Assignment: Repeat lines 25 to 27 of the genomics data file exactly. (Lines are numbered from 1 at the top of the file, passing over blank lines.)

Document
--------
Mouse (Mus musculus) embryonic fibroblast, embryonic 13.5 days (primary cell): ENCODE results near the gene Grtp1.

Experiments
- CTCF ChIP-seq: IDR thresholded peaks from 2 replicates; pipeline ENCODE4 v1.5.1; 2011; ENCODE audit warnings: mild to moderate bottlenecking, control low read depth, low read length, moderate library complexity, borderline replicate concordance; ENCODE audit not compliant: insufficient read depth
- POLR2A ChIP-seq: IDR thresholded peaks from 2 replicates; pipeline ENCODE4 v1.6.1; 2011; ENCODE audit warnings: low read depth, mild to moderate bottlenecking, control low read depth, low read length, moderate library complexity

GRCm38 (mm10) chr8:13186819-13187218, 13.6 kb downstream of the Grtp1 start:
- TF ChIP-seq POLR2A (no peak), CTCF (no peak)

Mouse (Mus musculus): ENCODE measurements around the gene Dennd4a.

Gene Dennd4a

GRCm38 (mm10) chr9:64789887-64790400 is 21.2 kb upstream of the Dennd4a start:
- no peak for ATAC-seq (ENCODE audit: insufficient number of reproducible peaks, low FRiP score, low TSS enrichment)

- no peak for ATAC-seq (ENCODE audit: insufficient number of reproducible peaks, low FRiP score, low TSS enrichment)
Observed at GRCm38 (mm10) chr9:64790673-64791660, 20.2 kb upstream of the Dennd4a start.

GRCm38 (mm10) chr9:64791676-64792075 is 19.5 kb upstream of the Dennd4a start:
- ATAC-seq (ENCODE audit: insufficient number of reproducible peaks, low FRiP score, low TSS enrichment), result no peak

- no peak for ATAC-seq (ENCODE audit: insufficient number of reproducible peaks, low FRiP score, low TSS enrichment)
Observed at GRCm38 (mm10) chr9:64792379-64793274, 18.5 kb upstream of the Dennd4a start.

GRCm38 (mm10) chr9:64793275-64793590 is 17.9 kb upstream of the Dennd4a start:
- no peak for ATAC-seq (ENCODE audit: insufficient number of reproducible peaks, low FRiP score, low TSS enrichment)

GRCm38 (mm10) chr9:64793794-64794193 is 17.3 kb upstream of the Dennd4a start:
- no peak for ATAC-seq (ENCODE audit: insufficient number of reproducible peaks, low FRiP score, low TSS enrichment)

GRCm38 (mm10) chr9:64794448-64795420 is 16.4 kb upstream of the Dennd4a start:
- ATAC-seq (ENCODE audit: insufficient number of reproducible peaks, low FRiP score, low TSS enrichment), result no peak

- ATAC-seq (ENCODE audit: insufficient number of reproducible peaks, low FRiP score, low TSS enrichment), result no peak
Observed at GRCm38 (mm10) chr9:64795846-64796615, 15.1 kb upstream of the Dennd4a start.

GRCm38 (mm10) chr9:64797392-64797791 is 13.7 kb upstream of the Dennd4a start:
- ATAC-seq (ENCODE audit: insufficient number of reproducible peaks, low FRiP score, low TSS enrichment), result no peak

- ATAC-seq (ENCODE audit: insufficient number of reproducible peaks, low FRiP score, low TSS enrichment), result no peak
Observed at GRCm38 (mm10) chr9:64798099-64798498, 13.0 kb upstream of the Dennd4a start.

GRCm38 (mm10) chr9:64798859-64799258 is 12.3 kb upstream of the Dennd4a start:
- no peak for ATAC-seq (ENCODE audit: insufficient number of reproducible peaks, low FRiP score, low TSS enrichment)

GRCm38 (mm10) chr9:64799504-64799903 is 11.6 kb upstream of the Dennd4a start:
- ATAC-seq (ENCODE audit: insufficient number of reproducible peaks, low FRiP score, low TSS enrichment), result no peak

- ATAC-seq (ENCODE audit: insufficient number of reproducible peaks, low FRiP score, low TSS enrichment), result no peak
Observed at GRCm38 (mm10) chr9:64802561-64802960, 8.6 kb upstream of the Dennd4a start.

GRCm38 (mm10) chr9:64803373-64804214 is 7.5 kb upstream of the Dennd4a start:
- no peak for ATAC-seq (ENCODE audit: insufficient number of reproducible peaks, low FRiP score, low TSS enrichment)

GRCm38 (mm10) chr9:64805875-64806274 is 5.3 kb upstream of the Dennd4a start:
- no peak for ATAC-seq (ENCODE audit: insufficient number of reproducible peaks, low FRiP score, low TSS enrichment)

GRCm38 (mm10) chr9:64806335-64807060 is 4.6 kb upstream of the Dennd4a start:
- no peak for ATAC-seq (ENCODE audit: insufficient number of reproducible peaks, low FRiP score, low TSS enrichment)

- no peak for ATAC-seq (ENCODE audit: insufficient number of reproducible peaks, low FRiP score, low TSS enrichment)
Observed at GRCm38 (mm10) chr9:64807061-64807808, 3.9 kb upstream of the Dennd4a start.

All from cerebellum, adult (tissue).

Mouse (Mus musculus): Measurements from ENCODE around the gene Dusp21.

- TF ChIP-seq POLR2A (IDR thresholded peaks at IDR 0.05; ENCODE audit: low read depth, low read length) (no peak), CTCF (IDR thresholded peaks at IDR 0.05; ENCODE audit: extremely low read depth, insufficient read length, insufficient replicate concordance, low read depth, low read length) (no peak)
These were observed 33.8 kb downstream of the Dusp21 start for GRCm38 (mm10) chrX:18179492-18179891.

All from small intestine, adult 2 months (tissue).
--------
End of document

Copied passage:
GRCm38 (mm10) chr9:64797392-64797791 is 13.7 kb upstream of the Dennd4a start:
- ATAC-seq (ENCODE audit: insufficient number of reproducible peaks, low FRiP score, low TSS enrichment), result no peak

- ATAC-seq (ENCODE audit: insufficient number of reproducible peaks, low FRiP score, low TSS enrichment), result no peak